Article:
Reconciliation processes in post-conflict societies are often highly complex. This activity helps students gain a greater understanding of the nature of reconciliation and a more profound appreciation for reconciliation processes throughout history
Modified and adapted from Exercise 2.5 in Peacebuilding: A Caritas Training Manual
Rationale: In this exercise, students think about the interconnection between the various elements that are necessary for reconciliation to occur after a conflict has ended. By creating their own definitions and examining the relationship between the concepts of truth, justice, peace, and mercy, students deepen their understanding of a complex process that has no one right way of being completed.
Materials: Handout on Truth, Justice, Peace, Mercy
Time: 45 minutes to 1 hour
- To examine the relationship between the concepts truth, peace, justice, mercy
- To understand the meaning of reconciliation and that there is no one set reconciliation process
- Ask students what it means “to reconcile” with someone. Ask students what reconciliation means in the context of a conflict between friends or countries.
- Explain that there are many meanings and processes to describe reconciliation as a part of peacebuilding. Here is USIP’s definition:
Reconciliation is the long-term process by which the parties to a violent dispute build trust, learn to live cooperatively, and create a stable peace. It can happen at the individual level, the community level, and the national level. It may involve dialogue, admissions of guilt, judicial processes, truth commissions, ritual forgiveness, and sulha (a traditional Arabic from of ritual forgiveness and restitution).
Source: Peace Terms
Share with students that reconciliation is a process, not an event, and that its significance and implementation varies from culture to culture.
- Explain to students that they are going to participate in an exercise that explores the various components that are a part of reconciliation.
- Divide participants into four groups and assign each group one of four identities: Truth, Justice, Peace, and Mercy.
- Distribute the handout and have each group meet for 10-15 minutes to discuss their identity and answer the questions on the handout. Have each group select a representative who will speak about their identity and will field questions from the other identity groups at a press conference.
- Have the four representatives sit in front of the group. Have each person present themselves using some of the questions from their worksheet to inform their comments.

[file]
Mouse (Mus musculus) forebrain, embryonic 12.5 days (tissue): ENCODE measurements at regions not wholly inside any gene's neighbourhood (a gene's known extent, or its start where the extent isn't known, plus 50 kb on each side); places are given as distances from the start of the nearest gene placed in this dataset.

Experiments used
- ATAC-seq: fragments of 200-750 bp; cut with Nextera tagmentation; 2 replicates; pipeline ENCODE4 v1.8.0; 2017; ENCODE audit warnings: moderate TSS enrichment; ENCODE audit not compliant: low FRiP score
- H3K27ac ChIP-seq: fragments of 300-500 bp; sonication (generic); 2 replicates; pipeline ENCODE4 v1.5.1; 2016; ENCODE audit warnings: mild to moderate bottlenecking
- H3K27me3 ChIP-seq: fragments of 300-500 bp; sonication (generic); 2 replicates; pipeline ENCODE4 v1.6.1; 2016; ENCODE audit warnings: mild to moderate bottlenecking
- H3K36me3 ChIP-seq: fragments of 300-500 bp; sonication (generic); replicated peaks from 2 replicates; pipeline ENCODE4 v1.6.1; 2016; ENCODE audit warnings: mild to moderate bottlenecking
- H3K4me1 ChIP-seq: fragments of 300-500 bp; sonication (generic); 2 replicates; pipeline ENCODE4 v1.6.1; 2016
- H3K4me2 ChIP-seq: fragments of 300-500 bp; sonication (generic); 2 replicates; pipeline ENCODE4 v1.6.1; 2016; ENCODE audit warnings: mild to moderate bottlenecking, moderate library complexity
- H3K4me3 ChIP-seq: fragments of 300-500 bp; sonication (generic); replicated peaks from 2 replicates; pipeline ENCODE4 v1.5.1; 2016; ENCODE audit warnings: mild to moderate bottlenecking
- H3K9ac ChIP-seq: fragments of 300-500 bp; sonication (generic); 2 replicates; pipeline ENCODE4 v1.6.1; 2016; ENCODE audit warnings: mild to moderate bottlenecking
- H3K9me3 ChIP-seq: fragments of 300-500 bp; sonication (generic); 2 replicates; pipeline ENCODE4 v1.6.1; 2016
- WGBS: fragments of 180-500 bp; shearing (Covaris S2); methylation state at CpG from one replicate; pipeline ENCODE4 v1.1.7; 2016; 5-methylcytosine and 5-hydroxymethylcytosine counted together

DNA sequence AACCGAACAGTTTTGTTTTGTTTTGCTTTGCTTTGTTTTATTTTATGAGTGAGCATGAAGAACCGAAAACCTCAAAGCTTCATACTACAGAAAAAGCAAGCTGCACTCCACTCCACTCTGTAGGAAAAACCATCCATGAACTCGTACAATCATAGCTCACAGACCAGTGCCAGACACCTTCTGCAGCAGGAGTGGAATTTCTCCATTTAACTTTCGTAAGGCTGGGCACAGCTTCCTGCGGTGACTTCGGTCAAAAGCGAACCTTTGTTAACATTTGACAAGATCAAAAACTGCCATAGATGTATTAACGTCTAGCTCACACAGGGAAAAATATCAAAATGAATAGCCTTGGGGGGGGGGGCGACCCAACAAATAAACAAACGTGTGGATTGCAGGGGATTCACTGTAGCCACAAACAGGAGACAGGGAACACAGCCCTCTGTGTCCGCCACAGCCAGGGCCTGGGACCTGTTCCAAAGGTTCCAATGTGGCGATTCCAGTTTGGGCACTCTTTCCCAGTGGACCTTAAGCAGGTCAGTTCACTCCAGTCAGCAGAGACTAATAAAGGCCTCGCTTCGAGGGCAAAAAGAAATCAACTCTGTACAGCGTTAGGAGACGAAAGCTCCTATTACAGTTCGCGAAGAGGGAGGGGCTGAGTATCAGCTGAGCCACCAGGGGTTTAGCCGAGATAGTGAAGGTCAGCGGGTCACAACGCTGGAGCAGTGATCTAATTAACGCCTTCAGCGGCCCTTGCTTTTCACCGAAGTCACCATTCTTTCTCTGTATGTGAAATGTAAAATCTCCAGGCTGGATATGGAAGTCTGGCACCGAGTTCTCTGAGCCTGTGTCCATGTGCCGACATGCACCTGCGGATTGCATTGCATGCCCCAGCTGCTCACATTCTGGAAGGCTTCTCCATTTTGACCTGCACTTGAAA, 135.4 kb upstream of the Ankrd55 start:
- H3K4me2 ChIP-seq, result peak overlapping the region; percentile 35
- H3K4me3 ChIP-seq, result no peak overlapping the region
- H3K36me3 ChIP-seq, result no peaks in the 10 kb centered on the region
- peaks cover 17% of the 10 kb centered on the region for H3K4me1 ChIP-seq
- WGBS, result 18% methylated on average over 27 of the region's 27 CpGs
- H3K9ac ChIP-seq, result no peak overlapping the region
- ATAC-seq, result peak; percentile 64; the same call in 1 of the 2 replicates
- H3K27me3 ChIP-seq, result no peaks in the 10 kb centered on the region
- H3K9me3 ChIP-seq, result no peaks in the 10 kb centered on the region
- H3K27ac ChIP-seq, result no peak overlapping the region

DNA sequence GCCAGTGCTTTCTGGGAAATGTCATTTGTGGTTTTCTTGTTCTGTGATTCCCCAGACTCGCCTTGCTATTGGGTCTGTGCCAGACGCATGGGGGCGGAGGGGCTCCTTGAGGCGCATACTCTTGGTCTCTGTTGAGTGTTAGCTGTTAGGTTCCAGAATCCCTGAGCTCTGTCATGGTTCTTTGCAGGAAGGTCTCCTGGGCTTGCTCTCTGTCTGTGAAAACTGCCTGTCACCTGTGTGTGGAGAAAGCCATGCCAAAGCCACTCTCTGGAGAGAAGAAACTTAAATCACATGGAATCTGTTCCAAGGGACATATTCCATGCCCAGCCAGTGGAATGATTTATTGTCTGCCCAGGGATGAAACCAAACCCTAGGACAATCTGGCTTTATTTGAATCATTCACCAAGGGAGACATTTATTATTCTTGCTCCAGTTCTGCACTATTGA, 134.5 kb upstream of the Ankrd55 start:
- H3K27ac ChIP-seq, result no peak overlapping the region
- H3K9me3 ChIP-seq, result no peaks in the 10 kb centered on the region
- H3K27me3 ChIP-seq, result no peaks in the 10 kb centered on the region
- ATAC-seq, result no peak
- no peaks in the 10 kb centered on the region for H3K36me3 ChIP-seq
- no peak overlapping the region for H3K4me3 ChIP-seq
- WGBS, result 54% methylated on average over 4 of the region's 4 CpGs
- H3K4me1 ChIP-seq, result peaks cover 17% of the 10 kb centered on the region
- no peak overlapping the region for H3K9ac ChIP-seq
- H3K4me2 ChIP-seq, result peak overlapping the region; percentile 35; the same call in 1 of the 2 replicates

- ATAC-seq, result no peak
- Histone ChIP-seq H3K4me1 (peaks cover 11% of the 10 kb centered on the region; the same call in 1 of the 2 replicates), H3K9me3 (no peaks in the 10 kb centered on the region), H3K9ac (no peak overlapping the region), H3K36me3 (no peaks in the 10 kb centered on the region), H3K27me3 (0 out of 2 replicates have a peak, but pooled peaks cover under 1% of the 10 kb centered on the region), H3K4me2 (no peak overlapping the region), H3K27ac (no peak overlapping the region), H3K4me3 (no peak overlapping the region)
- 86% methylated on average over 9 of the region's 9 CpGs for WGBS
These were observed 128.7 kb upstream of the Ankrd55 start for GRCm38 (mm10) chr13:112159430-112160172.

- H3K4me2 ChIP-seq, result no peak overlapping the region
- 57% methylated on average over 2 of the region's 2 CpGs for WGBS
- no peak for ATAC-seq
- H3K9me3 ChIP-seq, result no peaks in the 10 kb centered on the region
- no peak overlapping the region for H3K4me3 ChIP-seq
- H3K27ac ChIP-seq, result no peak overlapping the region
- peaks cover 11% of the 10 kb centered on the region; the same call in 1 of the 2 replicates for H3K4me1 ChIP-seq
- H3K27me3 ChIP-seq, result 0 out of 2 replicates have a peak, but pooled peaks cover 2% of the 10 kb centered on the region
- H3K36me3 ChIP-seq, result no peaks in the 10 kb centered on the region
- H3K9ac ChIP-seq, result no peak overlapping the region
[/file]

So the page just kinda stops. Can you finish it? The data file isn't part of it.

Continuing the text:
- Ask people from the audience to pose questions to each identity. You can pose questions as well using some of the following:
- Do you cause conflict?
- Is honesty important?
- How many truths are there?
- Is equality important to you”
- Are you always right?
- Can you have justice without peace?
- Should one have equal opportunity and is it realistic?
- Do you seek harmony?
- Is it always important to show respect to everyone?
- Do you favor the underdog?
- Can you have peace without justice?
- Are you for the benefit of only certain people?
- Is it important to you to forgive, forget, and move on?
- Do you cover things up?
- Why is it so difficult for many people to like you?
- What have you learned about reconciliation and the four identities from this process?
- How would you represent your order of importance as a sculpture?
- After they create a sculpture, have them all stand in a circle with their right hand in the middle, touching the other hands. The space between the people and underneath their hands is where reconciliation can occur.
- What does this tell you about reconciliation?
- What international reconciliation processes do you know of? The following are examples but each has its own design and purpose. You can explore these on your own to learn more about what reconciliation can look like.
Australia (between indigenous and non-indigenous Australians)
For more information about a reconciliation process in Iraq, you can watch our Partnerships in Peacebuilding video.
Truth, Justice, Peace, Mercy
Directions: Write your responses to the questions below, imagining that you are your assigned identity.
- When you see a conflict, what do you want to see happen? What questions or concerns do you want addressed? For example, how would you finish the following sentence: “I am ______________ and I am concerned about…………..”
- In the middle of conflict, what do you require?
- What is your relationship to the other identities? Who is your closest working partner and who gives you trouble? What is the order of importance of the four identities?
- In terms of the other identities, whom do you fear most? Why?
- What would be a song or a motto that would help others to understand who you are and what you’re about?
Learn more about USIP’s resources for students and educators.